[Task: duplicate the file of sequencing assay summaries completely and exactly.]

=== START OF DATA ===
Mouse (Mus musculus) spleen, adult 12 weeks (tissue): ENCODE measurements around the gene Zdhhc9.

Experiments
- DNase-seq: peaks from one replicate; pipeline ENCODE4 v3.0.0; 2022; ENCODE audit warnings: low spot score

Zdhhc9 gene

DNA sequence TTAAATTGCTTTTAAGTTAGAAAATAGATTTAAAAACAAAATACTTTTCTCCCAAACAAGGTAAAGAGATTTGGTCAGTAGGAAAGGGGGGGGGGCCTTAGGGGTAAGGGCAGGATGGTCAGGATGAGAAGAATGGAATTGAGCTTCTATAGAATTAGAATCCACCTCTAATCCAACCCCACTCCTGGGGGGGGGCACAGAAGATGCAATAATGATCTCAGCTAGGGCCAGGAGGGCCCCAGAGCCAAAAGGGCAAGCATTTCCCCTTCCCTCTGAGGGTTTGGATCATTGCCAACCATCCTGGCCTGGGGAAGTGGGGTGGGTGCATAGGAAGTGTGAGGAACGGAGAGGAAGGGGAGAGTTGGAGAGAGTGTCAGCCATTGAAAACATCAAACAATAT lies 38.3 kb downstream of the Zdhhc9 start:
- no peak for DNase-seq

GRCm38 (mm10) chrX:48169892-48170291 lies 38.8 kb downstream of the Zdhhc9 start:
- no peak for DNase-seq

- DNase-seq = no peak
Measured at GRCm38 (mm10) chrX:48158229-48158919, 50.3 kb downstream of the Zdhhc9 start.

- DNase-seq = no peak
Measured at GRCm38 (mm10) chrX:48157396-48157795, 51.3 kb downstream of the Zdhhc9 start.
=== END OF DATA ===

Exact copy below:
Mouse (Mus musculus) spleen, adult 12 weeks (tissue): ENCODE measurements around the gene Zdhhc9.

Experiments
- DNase-seq: peaks from one replicate; pipeline ENCODE4 v3.0.0; 2022; ENCODE audit warnings: low spot score

Zdhhc9 gene

DNA sequence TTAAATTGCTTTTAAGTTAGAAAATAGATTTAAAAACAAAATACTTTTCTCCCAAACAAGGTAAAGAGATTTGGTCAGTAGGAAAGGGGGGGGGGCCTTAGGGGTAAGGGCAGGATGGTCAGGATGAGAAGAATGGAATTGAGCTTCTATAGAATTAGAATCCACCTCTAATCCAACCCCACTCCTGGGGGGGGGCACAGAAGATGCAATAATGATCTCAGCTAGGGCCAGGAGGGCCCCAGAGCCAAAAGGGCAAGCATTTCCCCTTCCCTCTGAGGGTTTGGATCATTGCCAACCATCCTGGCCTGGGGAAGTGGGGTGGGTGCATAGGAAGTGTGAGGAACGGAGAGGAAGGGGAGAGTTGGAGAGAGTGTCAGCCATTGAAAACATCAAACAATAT lies 38.3 kb downstream of the Zdhhc9 start:
- no peak for DNase-seq

GRCm38 (mm10) chrX:48169892-48170291 lies 38.8 kb downstream of the Zdhhc9 start:
- no peak for DNase-seq

- DNase-seq = no peak
Measured at GRCm38 (mm10) chrX:48158229-48158919, 50.3 kb downstream of the Zdhhc9 start.

- DNase-seq = no peak
Measured at GRCm38 (mm10) chrX:48157396-48157795, 51.3 kb downstream of the Zdhhc9 start.